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The Consumer Council has studied the supply of soft drinks inschools and put forward a package of recommendations aimed atimproving consumer welfare and market competitiveness.

  • 1999.06.28

The study was conducted in response to an allegation of anti-competitive exclusive dealing in the supply of soft drinks to school tuckshops. It focused on two main issues:

  • to what extent are the supply arrangements currently in existence between suppliers and school kiosk operators acting as barriers to entry and preventing or hindering suppliers from entering the school kiosk soft drink market, and the wider Hong Kong soft drink market; and
  • what, if any, detriments to consumers (students) arise from the arrangements in terms of their effect on retail prices, choice of product, and the level of service.

It is estimated that the supply of soft drinks to the school kiosk market is less than 5% of the wider Hong Kong market. Nevertheless, the Council considers that its importance in terms of developing market presence (through promoting product awareness and brand loyalty in the younger generations) cannot be discounted.

School kiosks are operated in a number of ways, ranging from very small non-commercial outlets managed by a school caretaker or retired staff, to those operated by soft drink suppliers, or by catering companies.

In the study, the Council found that exclusive arrangements are entered into by two major soft drink suppliers for supply of product to the range of primary and secondary kiosks. Under such arrangements, school kiosks would stock only the exclusive supplier's brand of product in return for a favorable discount rate.

The Council has found no evidence that either supplier refuses to supply to non-exclusive kiosk operators, but the discount rate that these non-exclusive operators can obtain is less favorable.

The Council has assessed the effect of the existing arrangements in the school kiosk market and is of the opinion that these arrangements deliver benefits to both schools and kiosk operators, and do not pose any substantial impediments to competition in the market. While there were some limitations on choice, it found that the cost advantages of exclusive supply were translated into lower prices for pupils.

Any anti-competitive detriments that might arise would only come about through excessive duration of a tied supply agreement. Accordingly, the Council has put forward a package of recommendations that support the existence of the exclusive arrangements, but introduce some measures to ensure that the benefits are translated into lower prices and that the freedom of entry into the market is maintained.

On Freedom of Entry

  • The Education Department should advise school management to set a clear policy for determining how their kiosks are to be operated.
  • If a school's management decides to open their kiosks to commercial operations, the policy needs to be transparent, and schools need to apply a competitive tendering (or quotation) process for the choice of kiosk operator, or for the supply of soft drinks to the kiosk. It is recommended that the period of the contract for supply should not extend beyond three years, and should only be one year if there are no additional services or investments required beyond simply operating a kiosk or supplying soft drink.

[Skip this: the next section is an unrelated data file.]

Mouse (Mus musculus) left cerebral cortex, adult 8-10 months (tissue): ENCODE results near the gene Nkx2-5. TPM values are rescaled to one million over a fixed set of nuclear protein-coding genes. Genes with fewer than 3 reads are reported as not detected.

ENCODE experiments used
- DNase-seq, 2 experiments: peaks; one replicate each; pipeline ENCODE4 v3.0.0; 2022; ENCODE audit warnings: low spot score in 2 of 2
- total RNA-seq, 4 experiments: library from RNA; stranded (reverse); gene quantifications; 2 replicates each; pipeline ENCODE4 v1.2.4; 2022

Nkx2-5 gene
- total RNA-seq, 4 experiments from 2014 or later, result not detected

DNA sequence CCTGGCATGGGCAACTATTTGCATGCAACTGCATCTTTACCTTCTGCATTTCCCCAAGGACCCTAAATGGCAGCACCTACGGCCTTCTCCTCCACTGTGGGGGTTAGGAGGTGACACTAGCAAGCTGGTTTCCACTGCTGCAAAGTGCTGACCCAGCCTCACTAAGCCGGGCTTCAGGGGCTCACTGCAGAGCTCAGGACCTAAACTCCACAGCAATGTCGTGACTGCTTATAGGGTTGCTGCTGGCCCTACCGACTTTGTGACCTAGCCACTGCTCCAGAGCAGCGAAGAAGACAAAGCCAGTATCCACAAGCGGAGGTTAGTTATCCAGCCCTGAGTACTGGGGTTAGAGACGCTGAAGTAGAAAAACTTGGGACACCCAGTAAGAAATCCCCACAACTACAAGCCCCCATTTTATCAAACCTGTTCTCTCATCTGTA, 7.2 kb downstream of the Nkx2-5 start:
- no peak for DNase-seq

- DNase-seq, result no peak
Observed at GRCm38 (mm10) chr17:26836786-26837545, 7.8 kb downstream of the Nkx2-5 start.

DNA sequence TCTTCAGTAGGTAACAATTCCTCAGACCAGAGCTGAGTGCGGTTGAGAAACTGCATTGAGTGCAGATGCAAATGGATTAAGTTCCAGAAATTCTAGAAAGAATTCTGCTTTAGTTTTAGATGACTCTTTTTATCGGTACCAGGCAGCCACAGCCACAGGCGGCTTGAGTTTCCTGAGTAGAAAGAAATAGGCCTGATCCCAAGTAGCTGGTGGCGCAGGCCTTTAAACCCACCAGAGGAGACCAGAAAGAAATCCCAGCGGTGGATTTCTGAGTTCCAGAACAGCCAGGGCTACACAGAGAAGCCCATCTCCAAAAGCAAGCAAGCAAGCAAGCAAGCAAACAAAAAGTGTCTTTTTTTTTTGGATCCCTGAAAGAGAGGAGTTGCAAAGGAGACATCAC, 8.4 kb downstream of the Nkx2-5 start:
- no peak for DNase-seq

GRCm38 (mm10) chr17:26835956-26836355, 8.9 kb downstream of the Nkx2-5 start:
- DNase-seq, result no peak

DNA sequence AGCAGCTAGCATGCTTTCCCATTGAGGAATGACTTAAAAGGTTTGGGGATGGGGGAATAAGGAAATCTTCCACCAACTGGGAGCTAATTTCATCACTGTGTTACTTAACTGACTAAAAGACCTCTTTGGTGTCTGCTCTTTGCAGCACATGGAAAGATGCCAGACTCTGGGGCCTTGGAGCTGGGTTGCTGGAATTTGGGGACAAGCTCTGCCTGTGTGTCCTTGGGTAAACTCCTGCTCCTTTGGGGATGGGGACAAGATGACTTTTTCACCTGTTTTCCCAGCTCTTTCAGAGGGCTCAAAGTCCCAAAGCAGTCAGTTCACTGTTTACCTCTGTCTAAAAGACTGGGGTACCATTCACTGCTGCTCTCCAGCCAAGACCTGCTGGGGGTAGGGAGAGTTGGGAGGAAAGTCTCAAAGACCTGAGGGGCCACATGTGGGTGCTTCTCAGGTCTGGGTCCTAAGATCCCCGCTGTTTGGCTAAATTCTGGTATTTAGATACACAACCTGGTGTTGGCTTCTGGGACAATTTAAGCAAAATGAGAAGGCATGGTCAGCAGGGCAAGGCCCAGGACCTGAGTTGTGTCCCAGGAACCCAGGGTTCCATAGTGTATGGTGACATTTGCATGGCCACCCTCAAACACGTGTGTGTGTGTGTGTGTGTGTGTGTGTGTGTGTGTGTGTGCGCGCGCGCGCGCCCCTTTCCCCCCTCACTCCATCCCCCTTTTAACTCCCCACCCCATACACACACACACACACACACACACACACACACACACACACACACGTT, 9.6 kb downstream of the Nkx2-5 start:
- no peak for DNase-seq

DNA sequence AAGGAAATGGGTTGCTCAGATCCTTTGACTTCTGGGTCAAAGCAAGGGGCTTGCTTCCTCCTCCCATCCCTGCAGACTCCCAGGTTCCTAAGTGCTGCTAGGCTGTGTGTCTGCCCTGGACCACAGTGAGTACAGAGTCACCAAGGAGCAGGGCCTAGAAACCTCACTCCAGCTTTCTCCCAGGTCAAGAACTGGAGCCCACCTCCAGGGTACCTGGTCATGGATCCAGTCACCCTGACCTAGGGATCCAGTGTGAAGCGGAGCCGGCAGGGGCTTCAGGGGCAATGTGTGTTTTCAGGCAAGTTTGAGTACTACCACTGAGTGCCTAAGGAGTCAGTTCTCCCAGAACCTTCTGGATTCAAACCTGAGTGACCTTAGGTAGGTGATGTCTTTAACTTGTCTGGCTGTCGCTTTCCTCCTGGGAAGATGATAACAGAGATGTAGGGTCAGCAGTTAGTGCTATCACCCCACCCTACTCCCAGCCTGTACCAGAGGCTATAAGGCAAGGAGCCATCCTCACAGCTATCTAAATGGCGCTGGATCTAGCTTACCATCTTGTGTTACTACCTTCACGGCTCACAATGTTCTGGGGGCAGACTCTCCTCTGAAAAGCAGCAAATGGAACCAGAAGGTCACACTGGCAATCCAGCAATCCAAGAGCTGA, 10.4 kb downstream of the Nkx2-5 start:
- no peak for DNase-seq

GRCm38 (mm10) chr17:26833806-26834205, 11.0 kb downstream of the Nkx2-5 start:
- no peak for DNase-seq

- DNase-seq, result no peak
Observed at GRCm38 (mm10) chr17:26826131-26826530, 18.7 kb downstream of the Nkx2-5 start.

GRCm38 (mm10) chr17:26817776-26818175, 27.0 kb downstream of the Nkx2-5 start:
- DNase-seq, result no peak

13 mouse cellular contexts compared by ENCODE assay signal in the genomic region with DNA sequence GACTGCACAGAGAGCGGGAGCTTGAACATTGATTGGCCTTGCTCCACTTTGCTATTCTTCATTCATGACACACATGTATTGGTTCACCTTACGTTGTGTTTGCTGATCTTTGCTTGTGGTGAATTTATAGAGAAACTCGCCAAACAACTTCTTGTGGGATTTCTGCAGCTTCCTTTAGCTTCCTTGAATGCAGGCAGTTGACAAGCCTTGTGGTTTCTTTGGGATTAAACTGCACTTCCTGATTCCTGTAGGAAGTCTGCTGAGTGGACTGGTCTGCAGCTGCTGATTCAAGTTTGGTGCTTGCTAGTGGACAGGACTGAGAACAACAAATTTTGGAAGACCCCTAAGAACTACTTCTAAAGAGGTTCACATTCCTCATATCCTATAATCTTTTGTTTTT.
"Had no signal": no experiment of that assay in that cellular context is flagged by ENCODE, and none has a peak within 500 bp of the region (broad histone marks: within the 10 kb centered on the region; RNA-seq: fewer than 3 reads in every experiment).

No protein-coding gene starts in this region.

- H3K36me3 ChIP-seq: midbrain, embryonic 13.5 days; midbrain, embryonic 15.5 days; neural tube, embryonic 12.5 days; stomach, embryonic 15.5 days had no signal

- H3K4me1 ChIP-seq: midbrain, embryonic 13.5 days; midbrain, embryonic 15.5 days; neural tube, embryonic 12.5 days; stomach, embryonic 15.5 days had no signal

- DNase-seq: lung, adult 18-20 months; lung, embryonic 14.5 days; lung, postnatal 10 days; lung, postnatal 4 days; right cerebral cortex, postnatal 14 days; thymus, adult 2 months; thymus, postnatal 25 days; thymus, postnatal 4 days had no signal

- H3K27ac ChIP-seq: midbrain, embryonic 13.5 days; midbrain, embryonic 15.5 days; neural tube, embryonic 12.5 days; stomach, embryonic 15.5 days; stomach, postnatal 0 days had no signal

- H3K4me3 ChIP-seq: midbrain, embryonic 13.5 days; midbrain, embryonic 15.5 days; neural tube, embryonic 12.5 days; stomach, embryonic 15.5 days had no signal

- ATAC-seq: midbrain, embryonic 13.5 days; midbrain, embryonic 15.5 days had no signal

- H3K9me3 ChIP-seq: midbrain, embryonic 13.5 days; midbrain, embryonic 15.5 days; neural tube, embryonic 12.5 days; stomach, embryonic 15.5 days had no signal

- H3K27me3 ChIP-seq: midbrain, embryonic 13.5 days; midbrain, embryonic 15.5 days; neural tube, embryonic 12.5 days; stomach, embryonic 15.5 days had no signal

• If school management decides to make other arrangements, for example to have a school caretaker or retired staff operate the kiosk, it is advisable that the terms of the operation be clearly defined. Continuance of the contract should also be subject to satisfactory performance, so as to ensure quality of service and that competitive prices are offered.

On Product Choice

  • The Education Department guidelines should clarify that choice of product and the range of brands to be made available in school kiosks are matters to be left at schools' discretion.
  • School management should indicate clearly in tender or quotation documents their order of priority on choice of brand or nutritional needs.
  • In those cases where schools tender or seek quotations, they should include a clause in the specifications for the supply of kiosk services (as distinct from the supply of soft drinks only) that bidders should provide a proposed price list of products to be offered in kiosks. The list could serve as a reference base for schools to use in ensuring that products sold in kiosks are at reasonable prices. A successful bidder for a tender would then be subject to scrutiny on this provision during the period of the contract, and when it attempts to re-tender for the kiosk at the end of the contract.
  • In those cases where kiosks are not put out to tender, for example where it is only a very small operation management by the school caretaker, or retired staff, it is advisable that schools still apply a form of price monitoring by their School Tuckshop Committees.

The Education Department has, in the past, issued guidelines to aid schools on the operation of tuckshops. Schools are encouraged to run their tuckshops and to supervise the operation by School Tuckshop Committees with reference to the guidelines.

The Council stressed that a balance has to be achieved in addressing two factors - the possible detrimental effect on competition and limited choice on the one hand, and the efficiencies which result in lower costs, and therefore prices, on the other.

The Council has consulted the Education Department, soft drink suppliers and subsidized school councils, in the course of the study.